Destinations across North America are at different stages of tourism development.
However, one common factor between the United States, Mexico and Canada is that the effects of the Covid-19 pandemic in 2020 have been felt hard.
That is according to GlobalData, a data and analytics company.
A report, Tourism Destination Market Insight: North America (2021), found that total international arrivals to the region declined 67 per cent year-on-year in 2020 and inbound expenditure by 74 per cent.
North America’s forecast recovery follows the general global travel consensus that domestic tourism will recover first (2022), but international arrivals will not recover until 2024.
Forecasts for inbound tourism expenditure, however, suggest this will not surpass pre-pandemic levels until after 2025.
Johanna Bonhill-Smith, travel and tourism analyst at GlobalData, commented: “Covid-19 can still be identified as the greatest threat to growth within the travel sector, and in North America this is no different.
“The loss of inbound tourist spending in 2020 to North America was significant.
“GlobalData’s forecast suggest this is not expected to fully recover until after 2025, and this will be one of the greatest factors affecting economic recovery for the region over the next few years.”
One of the major benefits of inbound tourism is spending, which can boost economic revenues, stimulate employment and act as a catalyst for infrastructure development.
Each destination does hold a strong domestic tourism offering, but this cannot be relied upon alone to offset the collapse of international travel.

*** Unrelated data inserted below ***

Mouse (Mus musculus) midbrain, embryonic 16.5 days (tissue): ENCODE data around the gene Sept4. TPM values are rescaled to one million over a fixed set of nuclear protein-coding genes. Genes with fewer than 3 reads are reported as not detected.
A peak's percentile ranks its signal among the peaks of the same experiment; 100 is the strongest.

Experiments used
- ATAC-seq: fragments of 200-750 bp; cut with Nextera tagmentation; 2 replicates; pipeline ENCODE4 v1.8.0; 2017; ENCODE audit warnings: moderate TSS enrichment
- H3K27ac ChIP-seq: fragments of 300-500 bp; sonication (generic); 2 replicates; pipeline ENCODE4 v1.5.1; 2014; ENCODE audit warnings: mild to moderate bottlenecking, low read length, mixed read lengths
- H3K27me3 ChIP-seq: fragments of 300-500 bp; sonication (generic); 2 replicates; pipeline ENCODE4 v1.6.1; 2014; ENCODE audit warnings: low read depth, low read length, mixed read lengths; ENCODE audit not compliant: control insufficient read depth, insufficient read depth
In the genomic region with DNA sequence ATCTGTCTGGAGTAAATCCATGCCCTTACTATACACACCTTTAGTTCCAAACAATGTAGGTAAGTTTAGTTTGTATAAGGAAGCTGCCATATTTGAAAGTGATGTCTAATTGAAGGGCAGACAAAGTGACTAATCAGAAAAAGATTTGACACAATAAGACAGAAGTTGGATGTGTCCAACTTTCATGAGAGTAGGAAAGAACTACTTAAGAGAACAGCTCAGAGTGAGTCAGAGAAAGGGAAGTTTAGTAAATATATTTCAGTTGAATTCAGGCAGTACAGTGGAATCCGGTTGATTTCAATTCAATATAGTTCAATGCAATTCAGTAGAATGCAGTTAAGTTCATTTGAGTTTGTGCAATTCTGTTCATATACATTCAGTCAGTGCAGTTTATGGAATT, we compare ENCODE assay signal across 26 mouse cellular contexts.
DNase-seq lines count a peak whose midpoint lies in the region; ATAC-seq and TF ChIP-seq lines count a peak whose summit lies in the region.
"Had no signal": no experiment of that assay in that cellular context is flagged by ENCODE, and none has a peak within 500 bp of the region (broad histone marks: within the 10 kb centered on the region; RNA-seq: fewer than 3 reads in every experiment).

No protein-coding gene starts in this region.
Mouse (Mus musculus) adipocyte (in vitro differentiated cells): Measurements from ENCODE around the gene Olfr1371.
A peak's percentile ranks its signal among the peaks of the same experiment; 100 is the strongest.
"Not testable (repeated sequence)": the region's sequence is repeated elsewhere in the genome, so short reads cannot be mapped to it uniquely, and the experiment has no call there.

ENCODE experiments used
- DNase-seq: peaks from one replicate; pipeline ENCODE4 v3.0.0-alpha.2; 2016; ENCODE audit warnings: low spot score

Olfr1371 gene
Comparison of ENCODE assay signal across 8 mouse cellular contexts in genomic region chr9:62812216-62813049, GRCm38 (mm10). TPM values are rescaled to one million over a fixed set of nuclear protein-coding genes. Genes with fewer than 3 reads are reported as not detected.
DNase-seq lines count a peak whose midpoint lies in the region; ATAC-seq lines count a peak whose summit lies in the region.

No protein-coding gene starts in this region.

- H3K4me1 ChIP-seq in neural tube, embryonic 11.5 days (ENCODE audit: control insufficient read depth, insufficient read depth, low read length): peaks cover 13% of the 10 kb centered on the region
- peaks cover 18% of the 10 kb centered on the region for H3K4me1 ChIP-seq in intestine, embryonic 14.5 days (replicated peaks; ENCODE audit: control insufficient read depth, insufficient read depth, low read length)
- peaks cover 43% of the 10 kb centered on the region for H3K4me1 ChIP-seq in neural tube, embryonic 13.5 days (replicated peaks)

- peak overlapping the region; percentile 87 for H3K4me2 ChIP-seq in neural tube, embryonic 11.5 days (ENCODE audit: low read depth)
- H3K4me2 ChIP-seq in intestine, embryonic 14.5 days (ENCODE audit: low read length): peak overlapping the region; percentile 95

Bonhill-Smith continued: “Travel to North America from other destinations worldwide can be expensive.
“GlobalData’s survey found that 23 per cent of global respondents have reduced their household budgets in the past year and 27 per cent have ‘somewhat’ reduced them.
“Reduced budgets mean less expenditure on recreation affecting the ability to travel.
“Budget constraints are going to be more important in purchasing travel experiences over the next few years, which could jeopardize North America’s tourism recovery in comparison to other regions worldwide.”
Due to proximity, connectivity and competing low-cost carrier operators, travel between the US, Canada and Mexico can be relatively low-cost, spurring travel across the destinations.
Intra-regional travel will be vital in North America’s tourism recovery.
Each destination already relies heavily on neighbouring destinations as important sources for economic income.
Jim Hepple is an Assistant Professor at the University of Aruba and is Managing Director of Tourism Analytics.